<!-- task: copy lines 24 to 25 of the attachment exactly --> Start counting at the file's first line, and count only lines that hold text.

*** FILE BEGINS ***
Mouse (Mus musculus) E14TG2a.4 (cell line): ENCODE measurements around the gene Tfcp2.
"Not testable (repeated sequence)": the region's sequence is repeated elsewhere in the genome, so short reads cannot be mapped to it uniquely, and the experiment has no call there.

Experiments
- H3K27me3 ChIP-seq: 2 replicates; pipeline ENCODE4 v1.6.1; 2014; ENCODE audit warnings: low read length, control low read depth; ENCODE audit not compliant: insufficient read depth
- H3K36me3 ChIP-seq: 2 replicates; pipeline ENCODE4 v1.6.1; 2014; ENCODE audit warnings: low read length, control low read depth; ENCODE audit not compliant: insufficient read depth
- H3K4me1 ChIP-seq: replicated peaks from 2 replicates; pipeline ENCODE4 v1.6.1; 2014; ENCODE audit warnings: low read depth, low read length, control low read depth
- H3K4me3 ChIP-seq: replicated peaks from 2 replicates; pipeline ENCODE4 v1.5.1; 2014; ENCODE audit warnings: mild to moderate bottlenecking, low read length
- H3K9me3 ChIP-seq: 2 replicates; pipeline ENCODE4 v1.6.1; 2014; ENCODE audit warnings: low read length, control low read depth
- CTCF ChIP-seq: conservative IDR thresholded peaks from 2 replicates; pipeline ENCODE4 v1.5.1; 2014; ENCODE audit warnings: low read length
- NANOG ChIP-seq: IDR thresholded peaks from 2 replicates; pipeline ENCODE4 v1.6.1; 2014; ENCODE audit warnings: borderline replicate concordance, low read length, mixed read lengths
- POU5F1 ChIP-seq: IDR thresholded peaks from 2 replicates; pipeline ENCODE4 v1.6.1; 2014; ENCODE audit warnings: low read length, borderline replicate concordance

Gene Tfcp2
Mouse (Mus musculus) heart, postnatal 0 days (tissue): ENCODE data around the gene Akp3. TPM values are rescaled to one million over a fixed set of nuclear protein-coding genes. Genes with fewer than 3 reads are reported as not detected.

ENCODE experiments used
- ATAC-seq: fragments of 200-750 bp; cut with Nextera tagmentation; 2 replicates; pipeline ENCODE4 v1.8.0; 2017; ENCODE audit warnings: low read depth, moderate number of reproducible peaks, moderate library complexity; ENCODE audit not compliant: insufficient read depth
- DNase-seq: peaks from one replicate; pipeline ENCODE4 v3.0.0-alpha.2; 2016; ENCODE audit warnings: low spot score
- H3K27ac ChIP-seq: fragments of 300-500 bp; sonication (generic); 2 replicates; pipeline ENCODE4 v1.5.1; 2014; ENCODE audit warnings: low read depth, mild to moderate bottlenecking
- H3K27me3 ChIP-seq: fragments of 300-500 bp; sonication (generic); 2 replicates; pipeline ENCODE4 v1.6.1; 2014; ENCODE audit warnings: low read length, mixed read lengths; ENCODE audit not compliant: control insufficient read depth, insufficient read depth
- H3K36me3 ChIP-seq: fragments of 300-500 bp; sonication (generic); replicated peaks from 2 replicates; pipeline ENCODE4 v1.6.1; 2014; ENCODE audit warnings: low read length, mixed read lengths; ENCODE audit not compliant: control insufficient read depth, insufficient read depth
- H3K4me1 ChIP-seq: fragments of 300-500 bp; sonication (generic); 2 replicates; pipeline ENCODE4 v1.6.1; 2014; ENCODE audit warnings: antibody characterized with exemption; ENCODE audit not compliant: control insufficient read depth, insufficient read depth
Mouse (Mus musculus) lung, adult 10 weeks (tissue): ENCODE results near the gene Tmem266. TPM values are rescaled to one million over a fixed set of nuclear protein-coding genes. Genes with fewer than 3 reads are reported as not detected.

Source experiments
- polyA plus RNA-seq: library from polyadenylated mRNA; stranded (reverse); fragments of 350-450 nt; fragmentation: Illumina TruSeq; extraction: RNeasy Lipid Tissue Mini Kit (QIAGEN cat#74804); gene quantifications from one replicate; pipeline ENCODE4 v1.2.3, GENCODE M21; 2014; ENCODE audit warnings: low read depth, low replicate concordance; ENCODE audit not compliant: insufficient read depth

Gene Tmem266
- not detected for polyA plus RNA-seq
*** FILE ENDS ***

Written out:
Gene Tmem266
- not detected for polyA plus RNA-seq